By Adrian Grant
No one appears to have foreseen the collapse of British constructiíon services company Carillion in early 2018.
Despite issuing three profit warnings in five months in 2017, investors, senior credit analysts and auditors all failed to spot the accounting techniques employed by the company to make Carillion seem healthier than it was.
Worryingly, one of those techniques was to use supply-chain finance – a relatively new and useful way for healthy businesses to maximize working capital – to mask the true scale of the company’s financial problems.
Carillion’s collapse wrought widespread havoc. It employed 43,000 people globally, with some 20,000 in the UK. It left about 30,000 small firms, including subcontractors, unpaid, forcing many to make their own lay-offs.
Construction activity in the UK fell in the aftermath, and the country saw a 20% surge in insolvencies at UK building firms. It left an £800 million pension deficit and will cost taxpayers an estimated £180 million.
The UK government has since launched investigations into the accounting practices of the big four auditors – Deloitte, EY, KPMG and PwC – as well as the UK’s accounting watchdog itself.
In December, the UK’s Competition and Markets Authority recommended sweeping changes to the structure of the audit industry. Carillion’s demise even catalyzed the end of UK private finance initiatives, used extensively by the government since the 1990s.
However, Carillion is only one of the most recent cases of aggressive accounting gone wrong. Why is this?
Financial statements are meant to reflect a company’s true financial position, but what is true in accounting is, in fact, highly subjective
Some blame the agency model of business. Under this model, companies are operated by professional managers who often have little ownership interest. This skews incentives and can lead to individuals preparing financial statements in a manner consistent with their own personal gain, rather than in the interests of transparency.
Like Enron and WorldCom, Carillion will undoubtedly serve as a textbook case of big-ticket accounting failures for future business students.
And like those failures, Carillion’s case is rife with sordid details: executives padding out their own pay instead of attending to the pension deficit; shareholders stripping dividends even as cash flow and profitability were tenuous (Carillion paid £376 million in dividends over a five-year period in which it made only £159 million in net cash from operations); and incompetence, or even negligence, on the part of the company’s management and auditors.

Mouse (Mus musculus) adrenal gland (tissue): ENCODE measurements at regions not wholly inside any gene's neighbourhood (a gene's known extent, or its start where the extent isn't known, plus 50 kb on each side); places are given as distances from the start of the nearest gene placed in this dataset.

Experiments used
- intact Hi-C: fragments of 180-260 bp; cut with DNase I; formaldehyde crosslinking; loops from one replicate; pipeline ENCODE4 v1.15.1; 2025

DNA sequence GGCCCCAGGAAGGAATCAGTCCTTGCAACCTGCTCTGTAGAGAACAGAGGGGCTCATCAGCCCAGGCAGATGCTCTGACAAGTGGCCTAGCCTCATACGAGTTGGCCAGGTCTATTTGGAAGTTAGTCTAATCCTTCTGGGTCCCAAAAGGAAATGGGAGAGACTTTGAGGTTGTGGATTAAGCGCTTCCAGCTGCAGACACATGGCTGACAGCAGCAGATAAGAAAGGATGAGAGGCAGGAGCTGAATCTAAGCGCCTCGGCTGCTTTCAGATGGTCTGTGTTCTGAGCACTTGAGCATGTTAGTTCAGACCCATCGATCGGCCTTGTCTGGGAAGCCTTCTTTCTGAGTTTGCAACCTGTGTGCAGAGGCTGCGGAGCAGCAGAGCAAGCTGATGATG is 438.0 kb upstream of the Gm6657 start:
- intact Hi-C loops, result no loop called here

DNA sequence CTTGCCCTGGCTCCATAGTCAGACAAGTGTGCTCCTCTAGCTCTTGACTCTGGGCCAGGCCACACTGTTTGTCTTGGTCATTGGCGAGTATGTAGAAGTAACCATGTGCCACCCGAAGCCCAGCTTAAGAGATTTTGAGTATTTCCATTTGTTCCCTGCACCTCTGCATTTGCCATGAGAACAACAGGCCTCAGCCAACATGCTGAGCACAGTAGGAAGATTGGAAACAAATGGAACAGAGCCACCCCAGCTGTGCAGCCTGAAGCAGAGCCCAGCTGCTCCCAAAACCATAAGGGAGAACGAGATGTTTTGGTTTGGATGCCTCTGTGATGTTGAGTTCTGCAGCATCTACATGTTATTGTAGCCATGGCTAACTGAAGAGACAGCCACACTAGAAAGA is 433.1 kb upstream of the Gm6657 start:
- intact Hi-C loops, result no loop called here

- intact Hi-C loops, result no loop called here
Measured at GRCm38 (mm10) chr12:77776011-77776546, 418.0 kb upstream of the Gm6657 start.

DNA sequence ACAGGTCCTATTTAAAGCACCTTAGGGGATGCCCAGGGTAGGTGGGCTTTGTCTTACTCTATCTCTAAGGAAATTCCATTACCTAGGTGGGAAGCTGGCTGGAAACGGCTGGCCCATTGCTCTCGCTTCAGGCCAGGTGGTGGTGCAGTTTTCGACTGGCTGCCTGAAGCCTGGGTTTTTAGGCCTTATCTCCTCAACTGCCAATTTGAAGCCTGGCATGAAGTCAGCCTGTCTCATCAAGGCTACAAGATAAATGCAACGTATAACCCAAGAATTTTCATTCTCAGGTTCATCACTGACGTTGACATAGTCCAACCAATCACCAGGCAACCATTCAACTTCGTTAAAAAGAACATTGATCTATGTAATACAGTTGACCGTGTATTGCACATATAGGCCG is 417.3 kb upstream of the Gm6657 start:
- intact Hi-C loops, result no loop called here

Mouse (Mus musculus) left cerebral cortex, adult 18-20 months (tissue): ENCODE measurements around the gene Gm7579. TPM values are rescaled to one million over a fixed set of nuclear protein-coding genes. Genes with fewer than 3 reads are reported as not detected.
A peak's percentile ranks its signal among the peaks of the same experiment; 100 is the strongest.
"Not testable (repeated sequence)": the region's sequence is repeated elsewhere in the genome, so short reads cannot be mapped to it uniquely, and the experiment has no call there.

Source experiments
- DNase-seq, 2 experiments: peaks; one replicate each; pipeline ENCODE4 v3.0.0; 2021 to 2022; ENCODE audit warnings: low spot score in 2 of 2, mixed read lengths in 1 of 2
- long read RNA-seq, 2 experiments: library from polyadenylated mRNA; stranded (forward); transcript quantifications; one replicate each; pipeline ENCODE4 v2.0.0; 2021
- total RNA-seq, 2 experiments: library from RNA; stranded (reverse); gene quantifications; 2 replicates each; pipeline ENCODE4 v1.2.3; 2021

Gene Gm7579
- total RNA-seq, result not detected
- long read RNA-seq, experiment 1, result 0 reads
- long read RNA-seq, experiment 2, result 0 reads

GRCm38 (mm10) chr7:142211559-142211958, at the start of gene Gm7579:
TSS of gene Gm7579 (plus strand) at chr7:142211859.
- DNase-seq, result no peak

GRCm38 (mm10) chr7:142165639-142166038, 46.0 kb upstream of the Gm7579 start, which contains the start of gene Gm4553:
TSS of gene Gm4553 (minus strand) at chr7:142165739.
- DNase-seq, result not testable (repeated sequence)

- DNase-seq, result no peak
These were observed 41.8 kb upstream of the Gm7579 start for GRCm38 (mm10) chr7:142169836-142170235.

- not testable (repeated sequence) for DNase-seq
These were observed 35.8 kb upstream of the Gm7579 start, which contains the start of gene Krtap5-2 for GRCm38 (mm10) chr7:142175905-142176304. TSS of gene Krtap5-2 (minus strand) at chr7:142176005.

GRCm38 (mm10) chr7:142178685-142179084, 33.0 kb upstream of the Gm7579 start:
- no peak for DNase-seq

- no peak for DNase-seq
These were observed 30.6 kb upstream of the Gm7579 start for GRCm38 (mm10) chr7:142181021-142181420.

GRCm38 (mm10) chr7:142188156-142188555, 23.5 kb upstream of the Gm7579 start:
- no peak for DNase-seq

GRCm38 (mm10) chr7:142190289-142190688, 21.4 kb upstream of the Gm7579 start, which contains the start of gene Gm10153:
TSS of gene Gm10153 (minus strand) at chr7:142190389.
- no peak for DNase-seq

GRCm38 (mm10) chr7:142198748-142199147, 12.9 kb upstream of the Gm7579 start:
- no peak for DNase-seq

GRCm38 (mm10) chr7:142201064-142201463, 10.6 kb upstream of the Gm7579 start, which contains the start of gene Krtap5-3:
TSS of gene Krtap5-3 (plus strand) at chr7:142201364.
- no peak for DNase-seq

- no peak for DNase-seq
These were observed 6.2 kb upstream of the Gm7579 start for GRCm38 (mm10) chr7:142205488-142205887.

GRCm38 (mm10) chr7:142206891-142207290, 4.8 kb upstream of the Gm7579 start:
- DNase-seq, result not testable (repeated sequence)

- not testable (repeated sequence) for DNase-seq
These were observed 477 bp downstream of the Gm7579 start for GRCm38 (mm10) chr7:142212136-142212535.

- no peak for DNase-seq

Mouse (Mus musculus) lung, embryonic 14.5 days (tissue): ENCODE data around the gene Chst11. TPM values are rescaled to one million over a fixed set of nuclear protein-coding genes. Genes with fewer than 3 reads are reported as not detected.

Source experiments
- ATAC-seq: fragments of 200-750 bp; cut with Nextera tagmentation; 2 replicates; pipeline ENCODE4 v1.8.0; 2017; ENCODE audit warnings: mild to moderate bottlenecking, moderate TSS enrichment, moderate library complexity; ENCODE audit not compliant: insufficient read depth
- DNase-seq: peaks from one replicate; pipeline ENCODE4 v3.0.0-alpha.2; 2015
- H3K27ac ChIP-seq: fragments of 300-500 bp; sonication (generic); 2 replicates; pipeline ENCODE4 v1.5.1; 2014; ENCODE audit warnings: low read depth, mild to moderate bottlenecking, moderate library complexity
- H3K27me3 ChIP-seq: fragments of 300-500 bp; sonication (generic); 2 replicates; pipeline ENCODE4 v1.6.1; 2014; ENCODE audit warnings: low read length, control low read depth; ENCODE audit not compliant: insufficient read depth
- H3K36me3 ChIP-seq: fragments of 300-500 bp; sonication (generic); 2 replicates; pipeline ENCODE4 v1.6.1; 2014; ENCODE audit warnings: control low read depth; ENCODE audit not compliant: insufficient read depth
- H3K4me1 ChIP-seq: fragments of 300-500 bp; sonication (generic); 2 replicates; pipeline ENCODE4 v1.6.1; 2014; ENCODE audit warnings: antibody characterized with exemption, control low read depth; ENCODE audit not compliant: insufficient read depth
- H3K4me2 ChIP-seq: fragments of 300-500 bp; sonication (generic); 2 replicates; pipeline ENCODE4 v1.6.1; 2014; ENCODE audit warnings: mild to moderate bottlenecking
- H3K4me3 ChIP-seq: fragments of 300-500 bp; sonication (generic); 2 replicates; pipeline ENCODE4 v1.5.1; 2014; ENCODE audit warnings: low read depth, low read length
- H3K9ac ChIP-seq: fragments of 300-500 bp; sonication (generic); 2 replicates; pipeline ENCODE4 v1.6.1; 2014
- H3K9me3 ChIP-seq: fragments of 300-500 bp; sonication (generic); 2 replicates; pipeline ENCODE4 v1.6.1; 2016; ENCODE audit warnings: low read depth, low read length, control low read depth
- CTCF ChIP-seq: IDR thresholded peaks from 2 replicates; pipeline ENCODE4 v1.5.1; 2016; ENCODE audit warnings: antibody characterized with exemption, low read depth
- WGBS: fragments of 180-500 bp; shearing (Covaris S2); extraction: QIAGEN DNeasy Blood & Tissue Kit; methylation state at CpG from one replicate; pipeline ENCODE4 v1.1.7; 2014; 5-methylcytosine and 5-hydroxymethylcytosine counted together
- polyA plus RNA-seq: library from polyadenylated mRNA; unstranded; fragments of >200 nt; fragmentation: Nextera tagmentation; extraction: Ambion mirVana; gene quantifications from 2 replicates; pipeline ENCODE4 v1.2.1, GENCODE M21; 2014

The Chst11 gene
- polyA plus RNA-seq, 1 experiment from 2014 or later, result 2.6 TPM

The May 2018 parliamentary select committee report* on Carillion’s collapse highlights the all-too common issues: dubious revenue; delaying costs; over-estimating profits and over-valuing assets.
With Carillion’s business model being an “unsustainable dash for cash”, according to the report, “the mystery is not that it collapsed, but how it kept going for so long”. A lack of coherent strategy, prioritizing shareholder dividends over financial health, a “rotten” corporate culture and a negligent board – to read the report is to see all too clearly that Carillion was doomed to fail. But only with the benefit of hindsight.
So why were Carillion’s dubious accounting methods so hard to spot at the time?
Papering over the cracks
The causes of Carillion’s downfall may be familiar, but the mechanism it used to paper over the cracks is unique to supply-chain finance, a scheme that allows businesses to optimize their cash flows.
Going beyond the numbers
Financial statements are meant to reflect a company’s true financial position, but what is true in accounting is, in fact, highly subjective. Assessing revenue and profits from individual contracts is difficult and often controversial, so a comprehensive and intelligent analysis involves going beyond the numbers.
Directors – the people responsible for writing and reviewing financial statements – are more likely to construct aggressive presentations when their businesses are facing difficulties. So on top of more intelligent scrutiny of the financials, analysts need to form a more thorough understanding of management and its integrity.
Analysts far too often cut and paste profiles of senior management from corporate websites with little real analysis. Better understanding of management’s talents, incentives and behaviours can be all-important to spotting misleading financial statements before they become a problem.
Building on Carillion
In cases such as Carillion, the techniques may differ but the result is depressingly familiar: aggressive accounting, potentially morphing into fraudulent accounting, then demise.
Yet it is possible to spot suspicious accounting techniques and prevent future collapses.
Euromoney Learning’s in-depth guide Deconstructing Carillion will help you understand not only how Carillion used supply-chain finance to present an overly optimistic view of its contract revenue and profitability, but also highlight other ways to spot aggressive accounting techniques and potential fraud, before they bring down a company.
* Carillion, Second Joint Report from the Business, Energy and Industrial Strategy and Work and Pensions Committees of Session 2017-19, HC709, published under authority of House of Commons May 16, 2018
** Paragraph 91, page 43 of the select committee report
About the author: Adrian Grant
With more than 30 years’ experience in banking and financial services, Adrian specializes in delivering practical and interactive training programmes in the areas of credit, origination, corporate restructuring, financial analysis, and loan workout up to an advanced level.
Before becoming a trainer and consultant, he worked as a regional director for the National Australia Bank Group’s corporate and institutional banking division.